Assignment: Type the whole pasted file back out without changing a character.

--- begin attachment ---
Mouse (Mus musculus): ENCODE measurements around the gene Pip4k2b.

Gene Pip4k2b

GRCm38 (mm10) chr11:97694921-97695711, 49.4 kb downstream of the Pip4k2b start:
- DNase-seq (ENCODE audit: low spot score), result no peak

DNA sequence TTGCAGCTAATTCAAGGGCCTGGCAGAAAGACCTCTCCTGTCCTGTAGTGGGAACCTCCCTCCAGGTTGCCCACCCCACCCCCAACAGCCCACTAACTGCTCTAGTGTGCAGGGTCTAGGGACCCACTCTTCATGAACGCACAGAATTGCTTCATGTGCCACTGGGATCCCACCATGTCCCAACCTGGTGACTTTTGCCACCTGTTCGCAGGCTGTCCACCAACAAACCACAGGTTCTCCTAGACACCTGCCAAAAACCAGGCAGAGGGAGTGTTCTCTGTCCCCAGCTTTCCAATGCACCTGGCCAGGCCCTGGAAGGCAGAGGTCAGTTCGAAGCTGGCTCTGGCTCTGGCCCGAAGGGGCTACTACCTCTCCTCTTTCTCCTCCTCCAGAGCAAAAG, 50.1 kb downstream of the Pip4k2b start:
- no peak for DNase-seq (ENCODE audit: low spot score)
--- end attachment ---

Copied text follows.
Mouse (Mus musculus): ENCODE measurements around the gene Pip4k2b.

Gene Pip4k2b

GRCm38 (mm10) chr11:97694921-97695711, 49.4 kb downstream of the Pip4k2b start:
- DNase-seq (ENCODE audit: low spot score), result no peak

DNA sequence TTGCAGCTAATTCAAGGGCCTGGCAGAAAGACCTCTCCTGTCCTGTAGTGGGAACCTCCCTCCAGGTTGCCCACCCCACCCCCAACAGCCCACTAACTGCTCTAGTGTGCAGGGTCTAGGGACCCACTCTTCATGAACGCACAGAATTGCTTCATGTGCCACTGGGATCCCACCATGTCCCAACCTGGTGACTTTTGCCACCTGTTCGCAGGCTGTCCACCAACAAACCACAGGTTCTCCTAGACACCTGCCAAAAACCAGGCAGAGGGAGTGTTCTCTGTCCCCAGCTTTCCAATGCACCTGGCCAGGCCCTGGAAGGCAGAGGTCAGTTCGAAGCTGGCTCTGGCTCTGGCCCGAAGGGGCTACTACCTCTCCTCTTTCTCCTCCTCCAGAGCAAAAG, 50.1 kb downstream of the Pip4k2b start:
- no peak for DNase-seq (ENCODE audit: low spot score)